# Is today's exam question unsolvable? - Proton Motion in a Magnetic Field

• APUGYael
In summary, a member of the forum had an electromagnetic exam and encountered a problem that seemed unsolvable due to insufficient information. The problem involved calculating the total distance traveled by a proton in a magnetic field with given variables and a figure. The moderator suggested that additional information was needed to determine the starting and ending conditions. The member's professor later clarified that the proton would travel half a circle before hitting the wall, but the figure provided was unclear and could have been interpreted differently. Some members of the forum also shared their assumptions and criticisms of the question. Overall, the lack of clarity in the question was noted and it was suggested that question setters should review their questions before using them in an exam.
APUGYael
<Moderator's note: Moved from a technical forum and thus no template.>

Hello all,

Earlier today I had an electromagnetism exam, and it seems to me that this problem is unsolvable.
There's just too little information given.

A proton enters an uniform magnetic field. It's initial speed v is perpendicular to the magnetic field.
The strength of the magnetic field is B. You also know the direction of the magnetic field (see: https://imgur.com/a/HSTT7Qh).

Calculate the total distance the proton travels.

So let's say that, because it's initial speed is perpendicular, the force acting on the proton equals:
F = qvB
q = charge
v = speed
B = magnetic field strength

This force is the centripetal force:
qvB = pv/r

p = momentum (mv)

So.. Let's solve for r.
r = p/qB

But that doesn't help much.

See: you don't know how long the proton is present in the magnetic field. You could calculate the circumference of a circle with radius r, you could calculate the time it takes the proton to travel 2πr but you still wouldn't be able to calculate the total distance traveled without a given time.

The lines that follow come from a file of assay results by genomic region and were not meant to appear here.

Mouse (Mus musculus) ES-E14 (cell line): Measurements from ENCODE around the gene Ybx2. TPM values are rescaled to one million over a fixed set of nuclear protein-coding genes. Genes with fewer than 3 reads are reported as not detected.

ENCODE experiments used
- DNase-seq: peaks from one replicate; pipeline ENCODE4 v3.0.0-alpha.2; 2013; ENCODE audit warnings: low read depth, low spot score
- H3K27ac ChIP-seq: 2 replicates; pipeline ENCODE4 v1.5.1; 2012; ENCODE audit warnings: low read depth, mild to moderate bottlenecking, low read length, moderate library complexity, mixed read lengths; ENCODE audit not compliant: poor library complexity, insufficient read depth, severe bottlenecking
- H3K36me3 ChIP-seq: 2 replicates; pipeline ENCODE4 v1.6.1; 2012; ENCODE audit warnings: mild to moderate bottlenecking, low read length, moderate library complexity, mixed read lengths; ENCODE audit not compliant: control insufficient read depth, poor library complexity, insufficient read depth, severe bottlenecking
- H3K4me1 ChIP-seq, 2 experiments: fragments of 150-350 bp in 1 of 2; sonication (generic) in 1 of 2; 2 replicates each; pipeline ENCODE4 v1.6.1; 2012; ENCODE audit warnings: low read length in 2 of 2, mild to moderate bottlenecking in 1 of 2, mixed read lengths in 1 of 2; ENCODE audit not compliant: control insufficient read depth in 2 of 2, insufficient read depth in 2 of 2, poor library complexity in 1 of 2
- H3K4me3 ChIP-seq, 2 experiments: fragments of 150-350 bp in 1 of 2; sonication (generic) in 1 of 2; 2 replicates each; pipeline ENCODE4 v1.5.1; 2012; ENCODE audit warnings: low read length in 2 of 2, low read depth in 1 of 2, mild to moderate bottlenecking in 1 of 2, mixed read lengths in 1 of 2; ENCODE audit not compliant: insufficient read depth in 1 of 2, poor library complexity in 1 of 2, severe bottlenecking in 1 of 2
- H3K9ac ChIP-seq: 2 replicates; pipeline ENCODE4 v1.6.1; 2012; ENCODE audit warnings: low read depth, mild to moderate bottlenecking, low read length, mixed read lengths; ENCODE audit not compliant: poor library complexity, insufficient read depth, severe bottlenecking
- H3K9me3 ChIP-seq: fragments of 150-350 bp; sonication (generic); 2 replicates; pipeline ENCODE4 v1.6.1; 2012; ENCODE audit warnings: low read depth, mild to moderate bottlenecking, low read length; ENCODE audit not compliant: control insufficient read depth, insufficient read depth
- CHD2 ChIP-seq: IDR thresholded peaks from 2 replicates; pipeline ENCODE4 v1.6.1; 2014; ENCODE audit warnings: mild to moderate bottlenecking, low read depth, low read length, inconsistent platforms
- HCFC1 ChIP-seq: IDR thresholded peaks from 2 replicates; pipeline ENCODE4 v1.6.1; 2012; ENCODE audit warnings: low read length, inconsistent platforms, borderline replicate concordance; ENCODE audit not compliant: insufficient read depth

Anyway, my girlfriend is convinced this is solvable. Am I overlooking something?

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APUGYael said:
Calculate the total distance the proton travels.
You need some additional qualifying information that determines what the start and end conditions are, i.e., what is the distance traveled by the proton between A and B, where A and B are somehow identified. Without access to your exam, it is impossible to say whether or not this information was suitably identifiable, e.g., through a figure.

Orodruin said:
You need some additional qualifying information that determines what the start and end conditions are, i.e., what is the distance traveled by the proton between A and B, where A and B are somehow identified. Without access to your exam, it is impossible to say whether or not this information was suitably identifiable, e.g., through a figure.

The drawn figure is the exact figure given but drawn on paint. Nothing was left out. Same for the given variables and description of the problem.

There are many assumptions you can make. One that would be reasonable would be that, from what can be seen from the figure, the magnetic field starts abruptly and the proton enters perpendicular to the zone where the field is non-zero. The question could intend to ask for the distance traveled in the magnetic field. However, based on the information you have given here, any such guess is just conjecture.